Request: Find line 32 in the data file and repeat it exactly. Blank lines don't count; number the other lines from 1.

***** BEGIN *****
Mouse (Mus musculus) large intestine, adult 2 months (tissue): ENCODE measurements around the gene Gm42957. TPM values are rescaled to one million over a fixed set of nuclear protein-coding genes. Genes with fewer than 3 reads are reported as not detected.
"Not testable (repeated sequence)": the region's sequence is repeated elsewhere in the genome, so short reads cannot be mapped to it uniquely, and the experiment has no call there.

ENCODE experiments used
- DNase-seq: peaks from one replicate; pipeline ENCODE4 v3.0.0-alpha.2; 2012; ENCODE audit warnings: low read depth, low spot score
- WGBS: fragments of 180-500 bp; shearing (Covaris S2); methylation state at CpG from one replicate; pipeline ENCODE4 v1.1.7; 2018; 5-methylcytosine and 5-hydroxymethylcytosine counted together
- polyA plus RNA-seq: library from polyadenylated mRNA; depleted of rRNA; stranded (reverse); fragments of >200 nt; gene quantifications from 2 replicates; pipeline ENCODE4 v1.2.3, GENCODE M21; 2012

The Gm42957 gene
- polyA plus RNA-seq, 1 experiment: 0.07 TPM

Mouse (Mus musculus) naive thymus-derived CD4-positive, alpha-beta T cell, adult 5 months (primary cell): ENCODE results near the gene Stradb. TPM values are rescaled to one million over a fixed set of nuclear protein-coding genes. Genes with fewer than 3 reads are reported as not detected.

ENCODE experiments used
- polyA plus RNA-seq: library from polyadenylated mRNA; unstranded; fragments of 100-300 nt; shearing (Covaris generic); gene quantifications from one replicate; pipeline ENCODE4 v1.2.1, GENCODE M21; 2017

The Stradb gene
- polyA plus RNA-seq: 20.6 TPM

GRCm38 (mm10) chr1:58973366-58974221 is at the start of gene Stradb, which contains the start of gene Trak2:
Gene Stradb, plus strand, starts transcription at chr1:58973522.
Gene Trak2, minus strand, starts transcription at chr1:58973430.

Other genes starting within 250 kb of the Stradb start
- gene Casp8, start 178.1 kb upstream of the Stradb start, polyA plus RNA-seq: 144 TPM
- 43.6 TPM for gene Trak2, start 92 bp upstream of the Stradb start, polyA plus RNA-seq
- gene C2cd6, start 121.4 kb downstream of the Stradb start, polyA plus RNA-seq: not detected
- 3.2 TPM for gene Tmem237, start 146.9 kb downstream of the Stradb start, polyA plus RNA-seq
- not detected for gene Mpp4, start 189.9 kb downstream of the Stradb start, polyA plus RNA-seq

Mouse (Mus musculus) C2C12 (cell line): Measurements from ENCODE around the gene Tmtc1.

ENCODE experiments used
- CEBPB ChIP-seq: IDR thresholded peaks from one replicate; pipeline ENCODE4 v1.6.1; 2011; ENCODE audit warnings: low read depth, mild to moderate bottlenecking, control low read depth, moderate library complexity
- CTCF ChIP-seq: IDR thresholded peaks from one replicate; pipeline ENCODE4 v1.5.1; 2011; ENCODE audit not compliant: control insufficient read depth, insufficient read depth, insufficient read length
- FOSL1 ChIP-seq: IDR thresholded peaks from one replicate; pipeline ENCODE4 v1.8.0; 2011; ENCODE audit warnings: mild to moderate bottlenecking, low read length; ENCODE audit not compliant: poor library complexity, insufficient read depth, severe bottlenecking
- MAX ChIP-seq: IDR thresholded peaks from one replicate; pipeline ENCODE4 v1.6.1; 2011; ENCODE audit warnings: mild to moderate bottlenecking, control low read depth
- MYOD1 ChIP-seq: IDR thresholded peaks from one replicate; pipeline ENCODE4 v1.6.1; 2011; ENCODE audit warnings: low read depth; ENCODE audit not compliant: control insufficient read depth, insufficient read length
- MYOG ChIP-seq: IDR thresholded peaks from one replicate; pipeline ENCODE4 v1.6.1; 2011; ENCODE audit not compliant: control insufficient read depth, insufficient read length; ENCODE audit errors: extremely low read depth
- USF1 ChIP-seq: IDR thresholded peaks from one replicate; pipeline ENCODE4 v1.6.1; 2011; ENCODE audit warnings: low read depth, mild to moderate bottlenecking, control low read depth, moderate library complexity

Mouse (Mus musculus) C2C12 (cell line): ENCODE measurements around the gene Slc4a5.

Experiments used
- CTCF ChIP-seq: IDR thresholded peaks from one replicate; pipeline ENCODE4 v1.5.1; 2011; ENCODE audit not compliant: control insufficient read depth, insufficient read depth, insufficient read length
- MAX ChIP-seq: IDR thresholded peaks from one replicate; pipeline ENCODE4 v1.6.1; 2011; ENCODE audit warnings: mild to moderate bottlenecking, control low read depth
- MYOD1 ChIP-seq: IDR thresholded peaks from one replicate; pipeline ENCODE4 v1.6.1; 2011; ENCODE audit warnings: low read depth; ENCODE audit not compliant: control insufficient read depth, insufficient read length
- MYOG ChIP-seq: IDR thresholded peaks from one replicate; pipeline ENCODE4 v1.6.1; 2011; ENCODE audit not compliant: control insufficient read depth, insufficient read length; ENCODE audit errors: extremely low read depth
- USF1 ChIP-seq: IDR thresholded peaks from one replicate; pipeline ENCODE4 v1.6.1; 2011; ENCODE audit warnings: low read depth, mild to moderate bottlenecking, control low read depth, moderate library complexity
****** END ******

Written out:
Mouse (Mus musculus) C2C12 (cell line): ENCODE measurements around the gene Slc4a5.